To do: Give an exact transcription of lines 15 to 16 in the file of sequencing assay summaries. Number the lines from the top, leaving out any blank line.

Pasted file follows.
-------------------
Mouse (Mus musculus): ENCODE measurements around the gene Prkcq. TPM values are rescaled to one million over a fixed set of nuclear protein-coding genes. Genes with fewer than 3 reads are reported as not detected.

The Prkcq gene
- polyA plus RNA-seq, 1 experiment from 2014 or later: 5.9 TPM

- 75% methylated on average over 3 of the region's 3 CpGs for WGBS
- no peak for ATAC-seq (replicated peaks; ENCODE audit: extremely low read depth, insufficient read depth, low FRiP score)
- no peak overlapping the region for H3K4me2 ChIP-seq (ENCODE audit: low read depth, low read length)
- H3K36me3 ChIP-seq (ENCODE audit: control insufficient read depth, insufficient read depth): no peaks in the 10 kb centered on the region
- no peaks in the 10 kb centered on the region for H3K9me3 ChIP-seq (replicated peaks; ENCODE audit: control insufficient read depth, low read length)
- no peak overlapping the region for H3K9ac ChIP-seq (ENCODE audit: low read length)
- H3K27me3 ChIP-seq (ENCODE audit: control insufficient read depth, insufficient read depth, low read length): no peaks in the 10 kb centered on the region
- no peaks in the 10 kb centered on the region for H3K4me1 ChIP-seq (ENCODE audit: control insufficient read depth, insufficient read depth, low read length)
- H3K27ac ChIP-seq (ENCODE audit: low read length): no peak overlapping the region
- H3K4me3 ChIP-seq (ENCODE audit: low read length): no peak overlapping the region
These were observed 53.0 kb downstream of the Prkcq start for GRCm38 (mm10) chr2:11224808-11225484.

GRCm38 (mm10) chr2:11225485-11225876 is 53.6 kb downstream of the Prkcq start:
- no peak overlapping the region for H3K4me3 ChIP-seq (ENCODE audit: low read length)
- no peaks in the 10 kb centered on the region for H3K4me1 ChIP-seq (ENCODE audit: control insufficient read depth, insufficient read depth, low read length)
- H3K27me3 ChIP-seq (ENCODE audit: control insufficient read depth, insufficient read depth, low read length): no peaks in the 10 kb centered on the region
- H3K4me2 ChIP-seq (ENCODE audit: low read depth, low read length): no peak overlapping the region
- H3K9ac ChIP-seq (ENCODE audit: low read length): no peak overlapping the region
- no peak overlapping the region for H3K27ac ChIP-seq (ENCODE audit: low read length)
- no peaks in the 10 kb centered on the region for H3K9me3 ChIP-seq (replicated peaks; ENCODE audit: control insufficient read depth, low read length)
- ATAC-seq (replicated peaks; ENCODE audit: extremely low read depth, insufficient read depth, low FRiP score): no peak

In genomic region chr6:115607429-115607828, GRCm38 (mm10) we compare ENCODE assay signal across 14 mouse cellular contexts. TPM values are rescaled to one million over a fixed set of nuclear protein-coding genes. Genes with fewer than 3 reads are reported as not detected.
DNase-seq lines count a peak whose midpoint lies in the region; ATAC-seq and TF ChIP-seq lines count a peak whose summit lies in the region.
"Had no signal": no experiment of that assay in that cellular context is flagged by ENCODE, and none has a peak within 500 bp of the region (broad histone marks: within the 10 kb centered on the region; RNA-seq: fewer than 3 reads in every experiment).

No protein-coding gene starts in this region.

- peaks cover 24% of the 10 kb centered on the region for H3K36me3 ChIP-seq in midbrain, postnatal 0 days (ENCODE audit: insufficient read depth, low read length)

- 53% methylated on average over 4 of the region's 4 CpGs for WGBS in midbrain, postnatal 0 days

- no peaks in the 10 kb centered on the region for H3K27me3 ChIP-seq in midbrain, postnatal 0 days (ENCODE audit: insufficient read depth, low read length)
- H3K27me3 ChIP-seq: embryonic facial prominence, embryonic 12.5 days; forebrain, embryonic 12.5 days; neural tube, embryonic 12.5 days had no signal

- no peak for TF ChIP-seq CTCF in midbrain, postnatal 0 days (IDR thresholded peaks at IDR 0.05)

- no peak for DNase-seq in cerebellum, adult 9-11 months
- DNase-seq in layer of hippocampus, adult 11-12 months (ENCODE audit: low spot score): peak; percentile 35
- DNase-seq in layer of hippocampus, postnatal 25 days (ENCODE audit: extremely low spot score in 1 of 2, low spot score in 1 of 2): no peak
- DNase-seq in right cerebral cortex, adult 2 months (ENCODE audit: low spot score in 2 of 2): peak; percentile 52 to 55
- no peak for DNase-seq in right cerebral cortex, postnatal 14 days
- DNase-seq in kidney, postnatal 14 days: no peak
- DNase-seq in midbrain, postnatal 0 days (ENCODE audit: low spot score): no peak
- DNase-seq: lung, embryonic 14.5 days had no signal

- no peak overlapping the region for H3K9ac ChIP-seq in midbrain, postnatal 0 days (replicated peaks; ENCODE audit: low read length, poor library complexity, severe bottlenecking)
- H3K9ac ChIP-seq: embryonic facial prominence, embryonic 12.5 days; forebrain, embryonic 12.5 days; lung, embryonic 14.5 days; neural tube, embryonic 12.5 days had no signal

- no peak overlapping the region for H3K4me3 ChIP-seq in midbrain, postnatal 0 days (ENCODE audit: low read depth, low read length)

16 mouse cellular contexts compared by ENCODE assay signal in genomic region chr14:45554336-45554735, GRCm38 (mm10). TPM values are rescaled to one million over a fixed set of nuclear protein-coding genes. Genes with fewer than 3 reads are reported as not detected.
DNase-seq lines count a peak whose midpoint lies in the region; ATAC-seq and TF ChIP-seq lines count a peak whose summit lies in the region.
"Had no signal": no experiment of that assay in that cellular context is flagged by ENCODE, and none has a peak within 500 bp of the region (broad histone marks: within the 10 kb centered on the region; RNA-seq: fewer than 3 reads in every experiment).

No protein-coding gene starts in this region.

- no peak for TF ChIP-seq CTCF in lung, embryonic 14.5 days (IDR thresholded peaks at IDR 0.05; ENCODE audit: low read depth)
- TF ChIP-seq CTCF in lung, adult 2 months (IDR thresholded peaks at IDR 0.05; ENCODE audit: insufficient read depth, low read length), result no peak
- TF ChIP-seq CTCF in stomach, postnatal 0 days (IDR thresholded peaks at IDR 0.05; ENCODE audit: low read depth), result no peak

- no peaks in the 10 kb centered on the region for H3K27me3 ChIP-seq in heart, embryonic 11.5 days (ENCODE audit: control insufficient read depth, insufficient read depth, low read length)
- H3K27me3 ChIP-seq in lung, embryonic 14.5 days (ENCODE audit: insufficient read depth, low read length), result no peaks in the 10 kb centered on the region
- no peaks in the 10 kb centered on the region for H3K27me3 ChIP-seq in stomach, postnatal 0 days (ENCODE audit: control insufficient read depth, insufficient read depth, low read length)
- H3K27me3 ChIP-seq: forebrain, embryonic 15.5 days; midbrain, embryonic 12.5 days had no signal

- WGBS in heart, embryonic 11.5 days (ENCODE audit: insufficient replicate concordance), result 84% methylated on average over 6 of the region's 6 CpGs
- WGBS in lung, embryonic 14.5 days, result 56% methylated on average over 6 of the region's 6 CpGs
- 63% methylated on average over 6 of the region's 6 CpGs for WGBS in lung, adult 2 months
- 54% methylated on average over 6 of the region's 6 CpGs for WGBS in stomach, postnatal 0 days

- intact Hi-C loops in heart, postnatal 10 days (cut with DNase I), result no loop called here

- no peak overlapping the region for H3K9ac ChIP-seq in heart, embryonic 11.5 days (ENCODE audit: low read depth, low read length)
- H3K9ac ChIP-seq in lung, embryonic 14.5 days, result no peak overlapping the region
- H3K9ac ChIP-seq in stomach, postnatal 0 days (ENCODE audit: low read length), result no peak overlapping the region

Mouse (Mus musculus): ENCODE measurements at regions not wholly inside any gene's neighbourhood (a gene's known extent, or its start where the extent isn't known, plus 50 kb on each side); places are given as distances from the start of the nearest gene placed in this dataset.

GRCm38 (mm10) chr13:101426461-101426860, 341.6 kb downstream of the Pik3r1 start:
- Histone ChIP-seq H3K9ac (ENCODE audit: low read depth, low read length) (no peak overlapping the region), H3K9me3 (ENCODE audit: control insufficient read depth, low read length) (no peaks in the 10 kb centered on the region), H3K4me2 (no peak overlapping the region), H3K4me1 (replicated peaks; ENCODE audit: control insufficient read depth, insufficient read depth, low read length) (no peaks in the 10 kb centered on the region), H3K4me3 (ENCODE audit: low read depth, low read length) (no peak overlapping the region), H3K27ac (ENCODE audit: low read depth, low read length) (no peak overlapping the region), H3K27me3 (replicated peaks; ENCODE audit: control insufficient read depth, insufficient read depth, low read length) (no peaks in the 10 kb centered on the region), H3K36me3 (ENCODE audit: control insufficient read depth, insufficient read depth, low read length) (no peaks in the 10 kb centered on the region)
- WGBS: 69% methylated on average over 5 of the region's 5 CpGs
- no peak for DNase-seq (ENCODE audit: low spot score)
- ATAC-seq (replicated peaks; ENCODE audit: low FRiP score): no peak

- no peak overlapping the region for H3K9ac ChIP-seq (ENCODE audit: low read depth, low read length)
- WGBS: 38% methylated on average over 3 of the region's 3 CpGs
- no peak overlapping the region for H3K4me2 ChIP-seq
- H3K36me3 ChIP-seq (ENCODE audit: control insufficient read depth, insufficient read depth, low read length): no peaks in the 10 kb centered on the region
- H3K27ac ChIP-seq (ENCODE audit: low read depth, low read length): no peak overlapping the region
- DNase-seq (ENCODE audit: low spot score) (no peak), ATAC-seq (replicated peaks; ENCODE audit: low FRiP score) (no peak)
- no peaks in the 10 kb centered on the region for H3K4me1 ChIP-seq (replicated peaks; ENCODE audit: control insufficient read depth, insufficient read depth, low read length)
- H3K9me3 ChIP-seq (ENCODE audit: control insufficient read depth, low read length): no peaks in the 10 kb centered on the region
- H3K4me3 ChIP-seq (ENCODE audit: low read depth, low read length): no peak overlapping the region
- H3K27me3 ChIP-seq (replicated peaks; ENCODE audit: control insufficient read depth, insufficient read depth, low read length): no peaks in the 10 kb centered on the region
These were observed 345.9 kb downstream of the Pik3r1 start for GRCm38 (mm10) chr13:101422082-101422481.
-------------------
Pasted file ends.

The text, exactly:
GRCm38 (mm10) chr2:11225485-11225876 is 53.6 kb downstream of the Prkcq start:
- no peak overlapping the region for H3K4me3 ChIP-seq (ENCODE audit: low read length)